BlackBerry 10

BlackBerry 10 or BBX is the new operating system for the good old BlackBerry device and it brings with it “BlackBerry Balance”, this is a feature that lets you toggle between two profiles on the smartphone. A personal profile and a work profile. This allows corporate policies and controls to be placed on the work profile, yet leave the personal profile more open.

It will be interesting to see how the new BlackBerry fares in a crowded smartphone market, especially as the BYOD solutions (including their own BlackBerry Fusion solution) mentioned previously allow the control of data across a wider range of devices on the other three platforms (Apple, Android and Windows Phone). Even security conscious government departments have cleared the iPhone (CESG, GCHQ’s data security arm cleared the iPhone for Level 3 data, that data deemed restricted, in late 2012).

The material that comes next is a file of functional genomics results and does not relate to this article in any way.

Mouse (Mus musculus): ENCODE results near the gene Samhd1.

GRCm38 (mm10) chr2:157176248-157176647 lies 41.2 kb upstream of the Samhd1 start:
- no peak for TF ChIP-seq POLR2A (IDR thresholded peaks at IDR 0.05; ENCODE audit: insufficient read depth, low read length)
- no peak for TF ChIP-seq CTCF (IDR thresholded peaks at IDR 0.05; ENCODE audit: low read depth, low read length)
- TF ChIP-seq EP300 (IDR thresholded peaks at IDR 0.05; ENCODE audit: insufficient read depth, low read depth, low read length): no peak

Another emerging area in the BYOD space is around tablets. We all know how phenomenally popular the iPad has been and how it has seen off some rivals (notably the BlackBerry Playbook), but this year I think will see the rise of a couple of challengers. On one side the Android tablets led currently by the successful Nexus 7 and I think as the year goes on from the Windows 8 platform.

Windows 8

It’s still early days for Windows 8 and it’s fair to say early impressions of the Microsoft Surface RT tablet device have been mixed. I think a lot of the negative reviews have come from the confusion in the way the software runs in either the “Desktop” or as an “App”, once you understand this it makes the perfect sense why there are two versions of the surface tablet (the RT and the “Pro” versions) and helps to see where the roadmap is leading.

The “desktop” world can be easily explained as the way every piece of software runs that you currently have on your Windows 7 desktop. So Microsoft Word, Adobe Photoshop, iTunes etc are all desktop software. Microsoft supports this world in Windows 8, however the desktop is now tucked away below a new “desktop tile” on the start screen. You can pin a tile for Word to the start screen, but launch it and it opens in that desktop space. So the desktop as you know it from the windows 7 world is effectively a layer below this new start screen.